South Africa obtained 118 Alouette IIIs from 1962 into the 1970s, making extensive use of them in the bush fighting in the region. Alouette IIIs with twin FN MAG 7.62 millimeter machine guns were used as "G-Car" assault transports, while Alouette IIIs with a single 20 millimeter cannon -- firing both high-explosive and armor-piercing rounds -- were used as "K-Car" gunships. The Alouette III was used for medevac, search and rescue (SAR), and scouting missions as well. Rhodesia used the Alouette III in similar configurations and with considerable interoperation with the South Africans. South Africa phased its last Alouette III out of military service in 2006. Other substantial users of the Alouette III included:
As with the Alouette II, the Alouette III was adopted in small numbers by users in dozens of other countries. The Alouette III was such a familiar sight in Africa and African conflicts that some, only half-jokingly, have called it the "Huey of Africa", after the extremely popular Bell UH-1 helicopter.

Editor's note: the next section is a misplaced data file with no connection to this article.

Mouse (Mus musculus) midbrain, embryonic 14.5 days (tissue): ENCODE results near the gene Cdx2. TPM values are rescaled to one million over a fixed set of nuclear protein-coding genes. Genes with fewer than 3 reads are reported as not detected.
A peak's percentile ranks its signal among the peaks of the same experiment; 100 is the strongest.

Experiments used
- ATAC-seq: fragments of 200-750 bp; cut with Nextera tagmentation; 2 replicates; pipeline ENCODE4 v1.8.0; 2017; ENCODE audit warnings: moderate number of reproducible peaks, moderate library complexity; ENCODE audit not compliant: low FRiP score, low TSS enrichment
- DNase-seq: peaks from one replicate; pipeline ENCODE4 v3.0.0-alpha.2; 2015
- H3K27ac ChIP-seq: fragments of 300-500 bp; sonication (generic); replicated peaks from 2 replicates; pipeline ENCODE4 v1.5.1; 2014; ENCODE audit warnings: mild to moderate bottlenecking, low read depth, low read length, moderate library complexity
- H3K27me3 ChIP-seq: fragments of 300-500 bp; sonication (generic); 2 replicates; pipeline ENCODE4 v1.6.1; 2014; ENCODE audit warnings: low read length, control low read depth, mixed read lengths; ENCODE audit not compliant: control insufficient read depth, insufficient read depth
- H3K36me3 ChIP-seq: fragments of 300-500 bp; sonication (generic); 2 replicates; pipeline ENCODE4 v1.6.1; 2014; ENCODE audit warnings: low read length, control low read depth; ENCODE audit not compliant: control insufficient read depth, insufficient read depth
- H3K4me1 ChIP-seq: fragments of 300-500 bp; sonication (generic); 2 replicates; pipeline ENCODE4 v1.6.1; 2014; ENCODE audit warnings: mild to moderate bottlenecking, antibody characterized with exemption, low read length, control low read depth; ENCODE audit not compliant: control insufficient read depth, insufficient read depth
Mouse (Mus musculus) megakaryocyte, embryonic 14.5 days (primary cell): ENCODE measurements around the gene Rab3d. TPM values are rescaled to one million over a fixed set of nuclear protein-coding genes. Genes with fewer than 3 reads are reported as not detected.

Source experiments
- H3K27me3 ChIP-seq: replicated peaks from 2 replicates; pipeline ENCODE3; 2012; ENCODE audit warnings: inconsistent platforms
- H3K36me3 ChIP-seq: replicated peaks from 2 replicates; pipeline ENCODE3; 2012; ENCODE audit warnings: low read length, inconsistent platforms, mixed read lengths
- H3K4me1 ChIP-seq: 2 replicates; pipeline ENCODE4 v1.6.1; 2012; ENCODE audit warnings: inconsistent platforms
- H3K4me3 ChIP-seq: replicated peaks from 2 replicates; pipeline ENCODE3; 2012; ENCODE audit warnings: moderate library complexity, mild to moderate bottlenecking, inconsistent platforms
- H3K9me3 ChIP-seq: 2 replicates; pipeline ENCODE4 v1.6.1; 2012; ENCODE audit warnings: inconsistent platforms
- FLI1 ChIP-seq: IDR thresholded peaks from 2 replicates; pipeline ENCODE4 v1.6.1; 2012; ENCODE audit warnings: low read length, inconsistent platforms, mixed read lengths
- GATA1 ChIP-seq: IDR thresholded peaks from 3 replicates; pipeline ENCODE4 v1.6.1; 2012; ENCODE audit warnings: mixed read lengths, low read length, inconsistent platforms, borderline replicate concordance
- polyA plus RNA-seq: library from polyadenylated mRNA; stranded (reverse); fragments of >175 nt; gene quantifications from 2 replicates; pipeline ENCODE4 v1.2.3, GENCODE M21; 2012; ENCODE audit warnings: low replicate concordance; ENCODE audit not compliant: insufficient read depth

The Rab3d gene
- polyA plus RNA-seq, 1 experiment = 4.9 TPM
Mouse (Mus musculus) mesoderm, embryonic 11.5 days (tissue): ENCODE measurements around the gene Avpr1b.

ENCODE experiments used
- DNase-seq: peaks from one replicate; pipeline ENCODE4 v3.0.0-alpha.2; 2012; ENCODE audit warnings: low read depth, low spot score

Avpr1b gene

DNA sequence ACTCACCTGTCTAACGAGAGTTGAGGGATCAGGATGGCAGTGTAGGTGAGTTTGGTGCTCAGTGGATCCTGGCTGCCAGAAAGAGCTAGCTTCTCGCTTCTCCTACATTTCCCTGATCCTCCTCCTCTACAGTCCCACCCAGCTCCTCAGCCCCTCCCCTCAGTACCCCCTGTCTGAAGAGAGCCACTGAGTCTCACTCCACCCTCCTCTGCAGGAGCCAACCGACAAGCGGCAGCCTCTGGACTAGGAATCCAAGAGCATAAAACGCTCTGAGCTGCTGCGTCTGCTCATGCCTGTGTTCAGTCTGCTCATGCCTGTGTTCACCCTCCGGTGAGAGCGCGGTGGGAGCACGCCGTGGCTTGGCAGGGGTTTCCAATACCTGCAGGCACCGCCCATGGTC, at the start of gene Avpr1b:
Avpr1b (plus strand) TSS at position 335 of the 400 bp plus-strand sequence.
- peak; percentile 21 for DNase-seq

* The Alouettes are clearly past their prime in the 21st century, but HAL's continued production of the Lama / Cheetah and Alouette III / Chetak, as well as company upgrades, demonstrates the persistence of this highly successful line of helicopters. There was consideration of even developing a "Naval Rotary Unmanned Air Vehicle (NRUAV)" for the Indian Navy, based on refurbished Chetak airframes, fitted with a search radar, an imaging turret, electronic intelligence kit, and defensive countermeasures. Demonstrators were flown to evaluate the robot flight control system and other avionics, but the navy's interest then moved on to an NRUAV based on the much more modern and capable HAL Dhruv helicopter, and the Alouette III just became another one of the many interesting "what-ifs" of aviation history.BACK_TO_TOP